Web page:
How to buy fire communications equipment
By Chief Willis Carter
Communications Chief, Shreveport, La., Fire Department
President of the Association of Public-Safety Communications Officials International
AP Photo/Alden Pellett
Communications is the central nervous system of public safety. It includes not only the initial call for help taken by our call takers, but the rendering of appropriate services and monitoring of our field personnel by our dispatchers. In addition, it is a way for responders to communicate with each other about potential dangers on the scene, a life-saving service provided by the equipment we take for granted every day.
As we have seen, the inability of many emergency personnel to talk to each other — or operate — over common systems can have life-and-death consequences. Too often emergency responders from different agencies arriving at the scene of an emergency can't communicate with each other. The lack of interoperability between police and fire was a direct contributor to the deaths of 343 firefighters on September 11, 2001.
Communications issues are not limited to a lack of interoperability and these issues are not just in the big cities or during major disasters. It is a problem virtually everywhere in the United States., and during incidents as routine as traffic accidents, where emergency medical services (EMS), fire and law enforcement often respond together.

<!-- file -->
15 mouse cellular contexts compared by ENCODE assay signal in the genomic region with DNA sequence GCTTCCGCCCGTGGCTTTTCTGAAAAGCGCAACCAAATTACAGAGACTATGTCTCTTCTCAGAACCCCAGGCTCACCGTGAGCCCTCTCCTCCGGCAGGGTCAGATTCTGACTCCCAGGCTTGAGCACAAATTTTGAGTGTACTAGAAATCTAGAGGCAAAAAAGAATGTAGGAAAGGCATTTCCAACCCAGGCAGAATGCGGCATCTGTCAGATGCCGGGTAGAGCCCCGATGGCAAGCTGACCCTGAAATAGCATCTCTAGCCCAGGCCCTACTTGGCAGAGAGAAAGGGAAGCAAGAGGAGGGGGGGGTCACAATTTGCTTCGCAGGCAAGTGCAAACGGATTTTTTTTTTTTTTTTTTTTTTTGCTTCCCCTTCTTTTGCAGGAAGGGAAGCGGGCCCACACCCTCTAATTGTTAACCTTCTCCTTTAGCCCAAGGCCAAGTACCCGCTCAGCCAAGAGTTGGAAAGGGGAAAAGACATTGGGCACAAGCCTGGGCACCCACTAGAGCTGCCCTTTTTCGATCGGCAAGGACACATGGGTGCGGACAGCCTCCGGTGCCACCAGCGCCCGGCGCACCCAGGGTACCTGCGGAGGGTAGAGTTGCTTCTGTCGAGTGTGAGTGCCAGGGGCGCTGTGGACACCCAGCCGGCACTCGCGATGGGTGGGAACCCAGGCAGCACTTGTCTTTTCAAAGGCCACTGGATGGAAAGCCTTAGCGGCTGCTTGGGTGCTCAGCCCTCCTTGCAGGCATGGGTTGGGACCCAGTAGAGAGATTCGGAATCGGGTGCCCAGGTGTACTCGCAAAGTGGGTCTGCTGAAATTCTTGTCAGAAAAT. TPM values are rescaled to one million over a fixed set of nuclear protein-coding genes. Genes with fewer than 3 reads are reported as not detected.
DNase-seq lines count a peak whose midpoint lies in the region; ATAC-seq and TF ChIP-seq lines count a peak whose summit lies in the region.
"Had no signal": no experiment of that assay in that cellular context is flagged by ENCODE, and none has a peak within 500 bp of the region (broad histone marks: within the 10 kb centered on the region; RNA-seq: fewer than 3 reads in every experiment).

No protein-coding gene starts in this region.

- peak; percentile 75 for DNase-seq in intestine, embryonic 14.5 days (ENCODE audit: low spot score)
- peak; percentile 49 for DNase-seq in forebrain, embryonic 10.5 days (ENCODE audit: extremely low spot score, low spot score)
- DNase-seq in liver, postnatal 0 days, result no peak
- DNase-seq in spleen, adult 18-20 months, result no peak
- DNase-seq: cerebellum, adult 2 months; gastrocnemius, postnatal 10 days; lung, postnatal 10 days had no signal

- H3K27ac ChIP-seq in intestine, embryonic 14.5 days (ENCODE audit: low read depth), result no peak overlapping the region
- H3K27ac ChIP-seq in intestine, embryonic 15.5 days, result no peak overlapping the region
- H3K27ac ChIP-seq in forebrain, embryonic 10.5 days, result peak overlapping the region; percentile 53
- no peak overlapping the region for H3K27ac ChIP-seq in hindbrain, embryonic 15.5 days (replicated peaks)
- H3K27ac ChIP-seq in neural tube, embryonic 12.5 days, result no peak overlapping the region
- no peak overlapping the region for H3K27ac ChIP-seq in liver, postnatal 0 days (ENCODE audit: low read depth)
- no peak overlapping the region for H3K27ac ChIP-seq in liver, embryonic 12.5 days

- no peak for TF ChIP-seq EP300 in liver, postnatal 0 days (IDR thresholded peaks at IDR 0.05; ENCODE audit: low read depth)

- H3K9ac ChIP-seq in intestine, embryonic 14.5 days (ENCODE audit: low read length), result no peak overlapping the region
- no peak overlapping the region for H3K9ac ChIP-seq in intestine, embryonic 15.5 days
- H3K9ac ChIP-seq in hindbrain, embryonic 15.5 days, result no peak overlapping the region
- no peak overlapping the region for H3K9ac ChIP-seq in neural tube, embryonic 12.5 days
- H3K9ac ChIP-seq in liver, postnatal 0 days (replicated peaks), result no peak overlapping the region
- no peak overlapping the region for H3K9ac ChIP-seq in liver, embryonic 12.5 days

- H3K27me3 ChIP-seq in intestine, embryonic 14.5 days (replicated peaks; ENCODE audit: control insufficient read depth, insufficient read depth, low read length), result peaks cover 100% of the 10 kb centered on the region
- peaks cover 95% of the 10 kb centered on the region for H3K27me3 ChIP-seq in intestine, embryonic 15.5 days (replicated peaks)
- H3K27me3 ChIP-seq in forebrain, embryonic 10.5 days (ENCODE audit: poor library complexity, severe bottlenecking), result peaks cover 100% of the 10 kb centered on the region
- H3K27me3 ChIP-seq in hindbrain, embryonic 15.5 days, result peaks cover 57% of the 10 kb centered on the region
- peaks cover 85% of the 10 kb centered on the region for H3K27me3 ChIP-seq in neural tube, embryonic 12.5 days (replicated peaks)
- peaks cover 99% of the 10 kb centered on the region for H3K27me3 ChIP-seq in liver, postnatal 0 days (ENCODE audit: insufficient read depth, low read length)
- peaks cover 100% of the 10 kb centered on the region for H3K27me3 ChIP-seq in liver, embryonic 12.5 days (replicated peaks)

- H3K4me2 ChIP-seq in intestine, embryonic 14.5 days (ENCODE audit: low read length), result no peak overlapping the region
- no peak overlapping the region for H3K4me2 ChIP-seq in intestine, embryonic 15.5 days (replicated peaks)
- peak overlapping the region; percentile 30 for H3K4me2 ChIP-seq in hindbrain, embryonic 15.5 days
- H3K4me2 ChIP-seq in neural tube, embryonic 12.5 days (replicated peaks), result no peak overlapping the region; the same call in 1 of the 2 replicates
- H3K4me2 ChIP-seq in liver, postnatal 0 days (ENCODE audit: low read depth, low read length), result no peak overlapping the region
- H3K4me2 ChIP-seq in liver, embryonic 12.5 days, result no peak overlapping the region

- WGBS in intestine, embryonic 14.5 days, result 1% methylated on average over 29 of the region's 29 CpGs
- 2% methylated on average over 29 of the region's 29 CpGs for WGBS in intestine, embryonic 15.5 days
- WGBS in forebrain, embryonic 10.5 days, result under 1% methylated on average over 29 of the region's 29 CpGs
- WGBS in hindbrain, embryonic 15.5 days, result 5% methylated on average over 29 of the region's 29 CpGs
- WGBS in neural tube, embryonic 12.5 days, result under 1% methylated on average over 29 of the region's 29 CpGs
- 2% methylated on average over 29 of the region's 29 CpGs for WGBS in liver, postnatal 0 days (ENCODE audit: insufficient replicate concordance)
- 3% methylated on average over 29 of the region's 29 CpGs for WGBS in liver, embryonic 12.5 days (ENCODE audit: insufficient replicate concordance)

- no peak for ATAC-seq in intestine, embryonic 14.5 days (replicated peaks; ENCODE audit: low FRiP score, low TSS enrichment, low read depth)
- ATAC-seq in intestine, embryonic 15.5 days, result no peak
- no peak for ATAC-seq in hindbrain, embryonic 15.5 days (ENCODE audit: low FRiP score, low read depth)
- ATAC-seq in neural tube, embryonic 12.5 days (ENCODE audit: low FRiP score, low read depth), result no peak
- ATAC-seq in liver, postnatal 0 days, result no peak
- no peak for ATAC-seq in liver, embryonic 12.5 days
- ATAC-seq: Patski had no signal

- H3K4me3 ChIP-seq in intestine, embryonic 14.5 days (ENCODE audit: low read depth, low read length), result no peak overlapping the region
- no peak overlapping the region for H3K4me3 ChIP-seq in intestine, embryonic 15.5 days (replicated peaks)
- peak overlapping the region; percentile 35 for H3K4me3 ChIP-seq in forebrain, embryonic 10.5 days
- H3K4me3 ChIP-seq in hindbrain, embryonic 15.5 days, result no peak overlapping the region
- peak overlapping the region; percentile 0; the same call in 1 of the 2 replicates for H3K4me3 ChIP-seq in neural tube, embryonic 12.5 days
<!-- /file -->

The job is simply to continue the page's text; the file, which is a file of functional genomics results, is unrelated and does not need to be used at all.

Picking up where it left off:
All of these issues are finally getting the attention they need to ensure the safety of our responders and our citizens. Although we are glad to have some attention focused on our issues and the opportunity to resolve some of them, this spotlight has made the task of purchasing communications equipment a bit daunting with all of the considerations that need to be made.
Here are some of the main things to consider when purchasing communications equipment for the fire services.
Dual-head mobile radios for engineers and ladder operators
Mobile radios installed in apparatus should be easily accessible to both officer and driver. Large displays and controls that can be easily manipulated wearing gloves or in low-light situations are a must. Apparatus with outside-the-cabin operations such as ladder trucks, mini-pumpers, engines and tankers should have mobile radios with dual-head capability for access by the engineer or ladder operator. This second control head should be located on or near the pump panel or ladder controls and be equipped with noise canceling headphones and microphones.
Noise canceling mics
Due to the high level of ambient noise on any emergency scene, mobile and portable radios should be equipped with noise canceling microphones and, where possible, noise canceling headphones. This eliminates a majority of noise from equipment operations and other on-scene activities.
The International Association of Fire Chiefs (IAFC) recently released a report on fireground noise and digital radio transmissions and includes recommendations for standards and guidelines for scenario-based training on communications equipment and information on analog vs. digital radio technology. The report can be found on the IAFC Web site at http://www.iafc.org/associations/4685/files/digProj_DPWGinterimReport.pdf.